Teaching Profession

D.C. Schools Disclose Errors in Teacher Evaluations; Union Wants Answers

By Andrew Ujifusa — December 23, 2013 3 min read
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Guest post by Andrew Ujifusa

The union for District of Columbia public school teachers is demanding more information about errors made in calculating teachers’ evaluation scores for 2012-13, although the school system says that the errors affected a relatively small number of teachers, and that officials are working with the contractor responsible to correct the problem.

The system’s chief of human capital, Jason Kamras, said in a Dec. 23 statement that the calculation error made by Mathematica Policy Research affected only 44 teachers out of a workforce of 4,000 teachers. UPDATE: However, those 44 teachers represent 10 percent of all DCPS teachers who are evaluated on a value-added model that uses student performance on test scores, according to Melissa Salmanowitz, a spokeswoman for DCPS. In addition, as a result of the miscalculations, one teacher was fired, although Salmanowitz also confirmed that DCPS is attempting to reinstate that teacher. (The Washington Post first reported on the details about the teacher who was dismissed, as well as the share of teachers judged using a value-added model, in a Dec. 24 story.)

Mathematica designed the system’s value-added model, which operates as part of the District of Columbia’s IMPACT evaluation system, and continues to help the district measure teacher effectiveness within that system. It has worked with D.C. schools on teacher evaluations since 2009. The specific error dealt with how teachers’ “individual value-added” (IVA) scores were calculated for the 2012-13 year—a teacher’s IVA score constitutes 35 percent of his or her total evaluation score.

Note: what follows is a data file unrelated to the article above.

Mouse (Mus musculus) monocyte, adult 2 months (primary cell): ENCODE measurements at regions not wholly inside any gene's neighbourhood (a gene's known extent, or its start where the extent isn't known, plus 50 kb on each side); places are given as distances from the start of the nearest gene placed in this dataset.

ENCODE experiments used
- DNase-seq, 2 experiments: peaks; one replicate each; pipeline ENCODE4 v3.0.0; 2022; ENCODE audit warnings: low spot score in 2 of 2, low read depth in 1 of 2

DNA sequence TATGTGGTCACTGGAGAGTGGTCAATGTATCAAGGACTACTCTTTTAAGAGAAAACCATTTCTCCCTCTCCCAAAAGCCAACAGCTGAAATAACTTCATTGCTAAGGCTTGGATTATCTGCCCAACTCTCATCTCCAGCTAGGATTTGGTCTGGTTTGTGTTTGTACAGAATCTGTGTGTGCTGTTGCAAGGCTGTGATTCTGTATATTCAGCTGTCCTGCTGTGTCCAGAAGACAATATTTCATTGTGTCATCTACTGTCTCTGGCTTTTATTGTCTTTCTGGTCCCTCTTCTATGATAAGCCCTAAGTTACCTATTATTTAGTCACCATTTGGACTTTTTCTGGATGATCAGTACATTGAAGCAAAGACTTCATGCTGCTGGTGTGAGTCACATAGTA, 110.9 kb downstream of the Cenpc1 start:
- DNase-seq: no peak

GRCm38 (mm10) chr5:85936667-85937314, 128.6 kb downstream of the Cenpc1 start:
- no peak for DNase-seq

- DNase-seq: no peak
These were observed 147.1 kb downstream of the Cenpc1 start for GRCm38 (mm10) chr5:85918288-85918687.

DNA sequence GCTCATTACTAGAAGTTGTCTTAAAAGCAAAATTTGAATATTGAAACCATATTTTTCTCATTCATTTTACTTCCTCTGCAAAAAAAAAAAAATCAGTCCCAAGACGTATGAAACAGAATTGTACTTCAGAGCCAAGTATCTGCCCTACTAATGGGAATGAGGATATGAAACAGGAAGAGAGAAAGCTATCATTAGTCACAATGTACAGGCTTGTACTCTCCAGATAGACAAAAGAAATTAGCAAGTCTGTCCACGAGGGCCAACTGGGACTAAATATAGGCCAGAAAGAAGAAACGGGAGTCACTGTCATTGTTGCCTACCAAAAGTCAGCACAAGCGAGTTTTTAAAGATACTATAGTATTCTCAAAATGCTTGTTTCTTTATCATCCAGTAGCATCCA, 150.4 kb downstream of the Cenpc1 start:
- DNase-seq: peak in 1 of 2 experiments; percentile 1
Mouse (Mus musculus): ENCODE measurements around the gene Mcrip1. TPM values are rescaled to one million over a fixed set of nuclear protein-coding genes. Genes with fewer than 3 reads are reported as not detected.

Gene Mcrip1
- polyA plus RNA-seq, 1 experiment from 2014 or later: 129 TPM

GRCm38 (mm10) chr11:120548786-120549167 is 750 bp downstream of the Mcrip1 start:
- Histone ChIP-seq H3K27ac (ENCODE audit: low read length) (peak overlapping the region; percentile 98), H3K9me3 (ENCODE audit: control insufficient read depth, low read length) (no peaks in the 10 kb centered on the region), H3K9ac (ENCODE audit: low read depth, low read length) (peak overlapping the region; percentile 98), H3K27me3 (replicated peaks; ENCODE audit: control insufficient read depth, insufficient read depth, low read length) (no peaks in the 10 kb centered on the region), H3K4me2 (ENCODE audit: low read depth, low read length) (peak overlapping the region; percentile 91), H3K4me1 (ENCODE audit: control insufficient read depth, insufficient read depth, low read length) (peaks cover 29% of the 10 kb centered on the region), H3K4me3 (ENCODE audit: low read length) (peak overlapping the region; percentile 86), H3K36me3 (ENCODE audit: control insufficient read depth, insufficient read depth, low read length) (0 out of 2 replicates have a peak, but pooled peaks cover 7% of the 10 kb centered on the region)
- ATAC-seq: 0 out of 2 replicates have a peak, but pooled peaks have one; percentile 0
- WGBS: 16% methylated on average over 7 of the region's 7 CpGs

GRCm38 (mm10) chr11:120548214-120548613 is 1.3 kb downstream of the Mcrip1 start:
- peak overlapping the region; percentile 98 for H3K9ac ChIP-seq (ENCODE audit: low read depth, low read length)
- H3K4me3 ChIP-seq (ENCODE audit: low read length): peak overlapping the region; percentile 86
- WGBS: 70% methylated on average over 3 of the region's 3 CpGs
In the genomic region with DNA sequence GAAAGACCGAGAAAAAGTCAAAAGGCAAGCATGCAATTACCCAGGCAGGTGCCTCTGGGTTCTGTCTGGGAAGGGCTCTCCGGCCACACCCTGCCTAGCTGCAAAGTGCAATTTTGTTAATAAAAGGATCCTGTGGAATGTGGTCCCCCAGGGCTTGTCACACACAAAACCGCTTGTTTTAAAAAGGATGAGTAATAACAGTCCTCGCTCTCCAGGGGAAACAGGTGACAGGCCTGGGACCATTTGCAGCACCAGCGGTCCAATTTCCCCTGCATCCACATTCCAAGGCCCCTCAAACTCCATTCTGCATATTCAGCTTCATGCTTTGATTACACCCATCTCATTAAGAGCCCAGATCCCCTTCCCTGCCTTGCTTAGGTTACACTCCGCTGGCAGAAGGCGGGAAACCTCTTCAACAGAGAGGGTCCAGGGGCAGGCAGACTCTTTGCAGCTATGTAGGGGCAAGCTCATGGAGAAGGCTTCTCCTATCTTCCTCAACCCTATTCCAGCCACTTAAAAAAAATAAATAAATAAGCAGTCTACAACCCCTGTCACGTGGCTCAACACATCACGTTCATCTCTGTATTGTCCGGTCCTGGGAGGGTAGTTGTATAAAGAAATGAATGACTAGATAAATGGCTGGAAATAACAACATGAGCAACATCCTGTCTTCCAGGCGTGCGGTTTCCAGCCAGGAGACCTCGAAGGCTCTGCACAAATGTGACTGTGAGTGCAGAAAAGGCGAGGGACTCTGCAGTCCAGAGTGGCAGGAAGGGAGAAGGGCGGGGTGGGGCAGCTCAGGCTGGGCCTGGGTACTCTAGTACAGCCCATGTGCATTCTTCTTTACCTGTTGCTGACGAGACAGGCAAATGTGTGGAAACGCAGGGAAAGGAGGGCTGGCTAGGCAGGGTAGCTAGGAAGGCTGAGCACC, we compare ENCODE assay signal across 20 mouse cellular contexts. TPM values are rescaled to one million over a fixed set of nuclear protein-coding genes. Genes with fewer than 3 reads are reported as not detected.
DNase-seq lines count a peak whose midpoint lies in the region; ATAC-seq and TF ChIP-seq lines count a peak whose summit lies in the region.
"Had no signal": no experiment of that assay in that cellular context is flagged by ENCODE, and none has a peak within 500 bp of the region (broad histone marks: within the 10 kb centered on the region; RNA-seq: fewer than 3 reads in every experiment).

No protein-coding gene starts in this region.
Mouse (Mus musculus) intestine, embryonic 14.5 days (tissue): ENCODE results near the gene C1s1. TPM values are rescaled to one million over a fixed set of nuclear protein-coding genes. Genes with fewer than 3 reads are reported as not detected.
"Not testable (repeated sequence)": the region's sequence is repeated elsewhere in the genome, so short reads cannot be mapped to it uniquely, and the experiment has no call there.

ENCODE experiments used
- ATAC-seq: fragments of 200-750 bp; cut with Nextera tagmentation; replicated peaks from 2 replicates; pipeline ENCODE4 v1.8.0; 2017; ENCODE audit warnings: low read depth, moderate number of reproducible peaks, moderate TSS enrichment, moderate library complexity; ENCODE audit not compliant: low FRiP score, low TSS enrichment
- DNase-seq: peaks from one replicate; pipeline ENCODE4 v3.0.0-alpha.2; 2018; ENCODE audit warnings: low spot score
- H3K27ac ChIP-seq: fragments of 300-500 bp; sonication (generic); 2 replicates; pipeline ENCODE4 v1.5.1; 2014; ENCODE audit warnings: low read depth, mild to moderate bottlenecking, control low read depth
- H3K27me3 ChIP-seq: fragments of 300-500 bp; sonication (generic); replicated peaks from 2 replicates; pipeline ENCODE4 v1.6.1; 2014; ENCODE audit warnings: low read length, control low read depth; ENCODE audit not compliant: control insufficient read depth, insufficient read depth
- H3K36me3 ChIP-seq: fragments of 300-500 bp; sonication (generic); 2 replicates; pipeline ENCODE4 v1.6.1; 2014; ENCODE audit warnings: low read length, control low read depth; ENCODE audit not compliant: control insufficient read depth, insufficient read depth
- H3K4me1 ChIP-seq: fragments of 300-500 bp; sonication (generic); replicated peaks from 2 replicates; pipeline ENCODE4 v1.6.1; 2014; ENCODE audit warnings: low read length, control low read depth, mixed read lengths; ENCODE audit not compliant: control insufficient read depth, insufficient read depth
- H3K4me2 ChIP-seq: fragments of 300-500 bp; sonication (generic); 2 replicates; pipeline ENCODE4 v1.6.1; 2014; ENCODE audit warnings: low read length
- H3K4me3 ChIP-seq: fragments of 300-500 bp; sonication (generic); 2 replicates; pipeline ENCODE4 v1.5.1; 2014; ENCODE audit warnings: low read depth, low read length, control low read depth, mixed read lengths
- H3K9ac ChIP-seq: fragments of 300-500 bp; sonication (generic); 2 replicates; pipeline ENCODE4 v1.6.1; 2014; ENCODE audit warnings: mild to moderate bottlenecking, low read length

In total, 22 teachers received a lower rating than they should have, and 22 teachers received a higher rating than they should have, according to the school system.

“It is important to note that the impact of the error was small but nonetheless, any error is unacceptable,” Kamras said in the statement. “Teachers who should have received higher IMPACT scores will receive notification of their corrected (higher) scores and will receive all the benefits (such as bonuses) that go with those scores. Teachers who should have received lower scores will be held completely harmless.”

Before Kamras’ statement was issued, however, Washington Teachers Union President Elizabeth Davis told district schools Chancellor Kaya Henderson in a Dec. 22 letter about the errors: “Needless to say, I was deeply disturbed by this preliminary information as well as the time at which it was provided—the day before the winter break.”

Davis said in her letter that she wants her union to be provided all pertinent information related to the evaluation errors. She has a long list of demands for data and of questions she wants answered. For instance, Davis wants to see a list of all teachers affected by the errors; copies of all correspondence sent to teachers regarding the miscalculation of their scores; the impact of the miscalculation on each teacher; a full description of the Mathematica error, the cause of the error, and how and when the error was brought to the attention of school district officials; and the number of teacher scores that were affected.

Among the questions Davis wants answers to that Kamras didn’t address are:

• What are the specific groups of teachers affected by these or other errors? Elementary? Teachers with individual student test scores? Teachers in a specific ward of the city?

• Was the error the result of actions taken by one or more employees of the school system? If so, was the person or persons responsible for evaluating or reviewing teachers’ evaluations?

• Were personnel actions taken against any administrator or private contractor as a result of the problem?

A call to Mathematica wasn’t immediately returned. Since the school system has downplayed the scope of the problem, it will be interesting to see how many of the union’s questions district officials answer.

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A version of this news article first appeared in the Teacher Beat blog.